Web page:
The dollar weakened for the fourth consecutive week against major currencies, and investors believe the US central bank will end its rate hike cycle soon.
The dollar index, which shows the movement of the US dollar against the other six most important world currencies, slipped 0.5 percent last week to 102.09 points.
At the same time, the dollar weakened by 0.6 percent against the European currency, so the price of the euro reached $1.0905. The dollar slipped 0.5 percent against the Japanese currency to 132.15 yen.
The US dollar index also weakened last week as investors believe the cycle of interest rate hikes by the US central bank is ending.
The latest macroeconomic data show, namely, that the growth of the American economy is gradually slowing down, that inflationary pressures are easing, that consumption is slowly weakening, and that the labor market is gradually ‘cooling down.’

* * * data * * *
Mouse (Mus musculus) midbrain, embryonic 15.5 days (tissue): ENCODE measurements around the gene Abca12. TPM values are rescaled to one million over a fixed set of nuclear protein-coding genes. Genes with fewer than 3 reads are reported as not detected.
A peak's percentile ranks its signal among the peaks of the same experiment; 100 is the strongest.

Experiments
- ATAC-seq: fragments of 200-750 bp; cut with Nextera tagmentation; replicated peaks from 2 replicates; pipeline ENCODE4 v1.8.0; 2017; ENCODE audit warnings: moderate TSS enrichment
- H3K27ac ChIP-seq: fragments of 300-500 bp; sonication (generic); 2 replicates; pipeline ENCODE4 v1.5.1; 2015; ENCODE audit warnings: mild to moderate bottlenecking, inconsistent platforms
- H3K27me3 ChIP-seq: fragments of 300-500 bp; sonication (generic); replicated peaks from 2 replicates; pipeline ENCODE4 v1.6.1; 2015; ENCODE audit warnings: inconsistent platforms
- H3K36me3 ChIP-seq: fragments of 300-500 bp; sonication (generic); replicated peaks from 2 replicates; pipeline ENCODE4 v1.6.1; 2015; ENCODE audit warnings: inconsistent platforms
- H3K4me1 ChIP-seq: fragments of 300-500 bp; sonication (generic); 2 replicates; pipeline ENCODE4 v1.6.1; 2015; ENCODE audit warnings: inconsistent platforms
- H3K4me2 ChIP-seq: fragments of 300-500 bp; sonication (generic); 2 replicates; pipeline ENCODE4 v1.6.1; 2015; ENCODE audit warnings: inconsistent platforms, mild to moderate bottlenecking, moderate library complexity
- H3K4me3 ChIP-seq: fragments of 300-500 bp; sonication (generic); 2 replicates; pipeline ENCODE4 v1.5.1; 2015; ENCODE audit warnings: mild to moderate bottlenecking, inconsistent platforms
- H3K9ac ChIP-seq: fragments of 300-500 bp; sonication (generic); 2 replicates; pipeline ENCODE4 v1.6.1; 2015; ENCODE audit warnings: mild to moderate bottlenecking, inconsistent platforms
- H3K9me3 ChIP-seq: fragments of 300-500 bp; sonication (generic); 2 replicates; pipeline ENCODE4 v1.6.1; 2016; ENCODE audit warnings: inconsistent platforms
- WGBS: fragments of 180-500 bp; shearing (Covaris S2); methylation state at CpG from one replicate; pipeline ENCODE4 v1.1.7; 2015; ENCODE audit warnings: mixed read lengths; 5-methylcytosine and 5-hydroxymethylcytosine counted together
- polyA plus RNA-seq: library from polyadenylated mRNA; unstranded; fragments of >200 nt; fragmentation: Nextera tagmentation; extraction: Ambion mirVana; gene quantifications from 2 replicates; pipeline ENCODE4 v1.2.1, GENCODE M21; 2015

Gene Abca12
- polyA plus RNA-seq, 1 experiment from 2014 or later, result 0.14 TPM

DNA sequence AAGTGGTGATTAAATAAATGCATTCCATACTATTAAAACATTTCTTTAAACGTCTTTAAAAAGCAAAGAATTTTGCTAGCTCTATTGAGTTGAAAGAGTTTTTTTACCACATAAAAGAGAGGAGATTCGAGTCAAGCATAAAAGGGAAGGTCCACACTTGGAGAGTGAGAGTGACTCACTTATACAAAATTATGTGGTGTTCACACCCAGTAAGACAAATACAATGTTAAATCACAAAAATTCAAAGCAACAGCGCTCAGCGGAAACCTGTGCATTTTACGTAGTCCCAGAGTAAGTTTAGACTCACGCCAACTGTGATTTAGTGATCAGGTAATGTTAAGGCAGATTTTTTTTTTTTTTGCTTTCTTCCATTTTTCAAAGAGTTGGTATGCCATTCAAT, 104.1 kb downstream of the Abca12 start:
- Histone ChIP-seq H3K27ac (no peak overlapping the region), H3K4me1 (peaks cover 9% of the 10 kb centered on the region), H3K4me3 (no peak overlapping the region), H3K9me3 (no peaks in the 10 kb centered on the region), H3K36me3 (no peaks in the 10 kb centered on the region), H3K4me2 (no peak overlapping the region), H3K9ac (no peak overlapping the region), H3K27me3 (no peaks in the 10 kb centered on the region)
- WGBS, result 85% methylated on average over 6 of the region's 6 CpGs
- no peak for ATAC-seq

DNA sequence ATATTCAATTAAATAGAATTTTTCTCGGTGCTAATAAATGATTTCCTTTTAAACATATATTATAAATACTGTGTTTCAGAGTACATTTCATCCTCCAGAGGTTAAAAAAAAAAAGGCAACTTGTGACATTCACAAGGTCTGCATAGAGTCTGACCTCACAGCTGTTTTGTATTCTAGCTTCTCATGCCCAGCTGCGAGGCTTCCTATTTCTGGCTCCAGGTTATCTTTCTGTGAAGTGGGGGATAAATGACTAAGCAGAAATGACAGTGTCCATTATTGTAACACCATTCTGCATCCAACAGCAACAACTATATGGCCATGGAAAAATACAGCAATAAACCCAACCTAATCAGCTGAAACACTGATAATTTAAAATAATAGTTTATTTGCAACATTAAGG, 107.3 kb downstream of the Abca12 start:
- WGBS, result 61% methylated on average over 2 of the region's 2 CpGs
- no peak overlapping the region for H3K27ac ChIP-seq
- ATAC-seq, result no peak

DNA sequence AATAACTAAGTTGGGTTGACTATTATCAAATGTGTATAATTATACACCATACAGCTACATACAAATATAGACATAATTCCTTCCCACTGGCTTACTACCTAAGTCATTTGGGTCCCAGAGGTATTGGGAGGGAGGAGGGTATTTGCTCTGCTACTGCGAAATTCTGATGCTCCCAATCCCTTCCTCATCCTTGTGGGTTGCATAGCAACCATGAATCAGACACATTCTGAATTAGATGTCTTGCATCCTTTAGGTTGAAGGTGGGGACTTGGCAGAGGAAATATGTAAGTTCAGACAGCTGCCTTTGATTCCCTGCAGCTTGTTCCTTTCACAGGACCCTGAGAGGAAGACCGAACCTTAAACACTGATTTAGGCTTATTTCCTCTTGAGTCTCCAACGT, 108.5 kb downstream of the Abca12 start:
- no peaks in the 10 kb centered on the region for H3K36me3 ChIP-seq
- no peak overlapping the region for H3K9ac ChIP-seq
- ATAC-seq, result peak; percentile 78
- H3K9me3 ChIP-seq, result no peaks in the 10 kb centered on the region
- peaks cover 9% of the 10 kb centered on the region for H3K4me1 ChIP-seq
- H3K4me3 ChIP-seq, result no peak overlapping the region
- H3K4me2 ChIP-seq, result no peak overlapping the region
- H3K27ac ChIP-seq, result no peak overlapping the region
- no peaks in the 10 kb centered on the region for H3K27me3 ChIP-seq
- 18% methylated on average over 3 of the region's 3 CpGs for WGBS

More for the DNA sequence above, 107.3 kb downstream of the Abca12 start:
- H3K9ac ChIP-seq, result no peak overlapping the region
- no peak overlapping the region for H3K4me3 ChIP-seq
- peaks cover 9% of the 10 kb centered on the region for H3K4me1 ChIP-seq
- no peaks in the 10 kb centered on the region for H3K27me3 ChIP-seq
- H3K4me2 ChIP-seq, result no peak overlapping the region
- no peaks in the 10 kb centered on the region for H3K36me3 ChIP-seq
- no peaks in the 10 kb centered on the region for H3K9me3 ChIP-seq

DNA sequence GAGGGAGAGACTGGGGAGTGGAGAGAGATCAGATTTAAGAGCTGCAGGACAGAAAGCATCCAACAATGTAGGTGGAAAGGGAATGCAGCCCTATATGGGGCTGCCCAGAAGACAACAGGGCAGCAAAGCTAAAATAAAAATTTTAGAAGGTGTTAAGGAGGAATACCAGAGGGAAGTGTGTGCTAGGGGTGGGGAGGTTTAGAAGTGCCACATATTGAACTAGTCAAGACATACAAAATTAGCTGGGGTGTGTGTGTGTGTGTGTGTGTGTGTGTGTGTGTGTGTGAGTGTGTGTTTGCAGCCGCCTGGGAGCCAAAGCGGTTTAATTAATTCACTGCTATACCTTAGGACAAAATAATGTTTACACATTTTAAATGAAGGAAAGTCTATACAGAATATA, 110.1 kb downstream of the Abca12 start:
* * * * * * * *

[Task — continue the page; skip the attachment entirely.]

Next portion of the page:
All of this means that the Fed may soon end its tightening cycle.
The banking crisis increased the prospects for a recession in the US
The US banking crisis that rocked global markets last month is likely ending, even if there are some more unforeseen setbacks, JPMorgan Chase CEO Jamie Dimon said.
Only a handful of lenders have the problems that have brought down the Silicon Valley bank. When the industry starts reporting quarterly earnings next week, the numbers will likely be good, Dimon said in an interview with CNN, Bloomberg reported.
When asked if some more banks might fail, he said that he did not know.
The CEO also said it’s okay for a bank in the system to fail if it somehow prevents a domino effect.
Dimon, 67, has led JPMorgan since 2005 and is the only executive from the 2008 financial crisis still in charge of a major bank. In a CNN report earlier Thursday, he said the recent turmoil in the financial industry probably made a US recession more likely, although a downturn would not necessarily happen.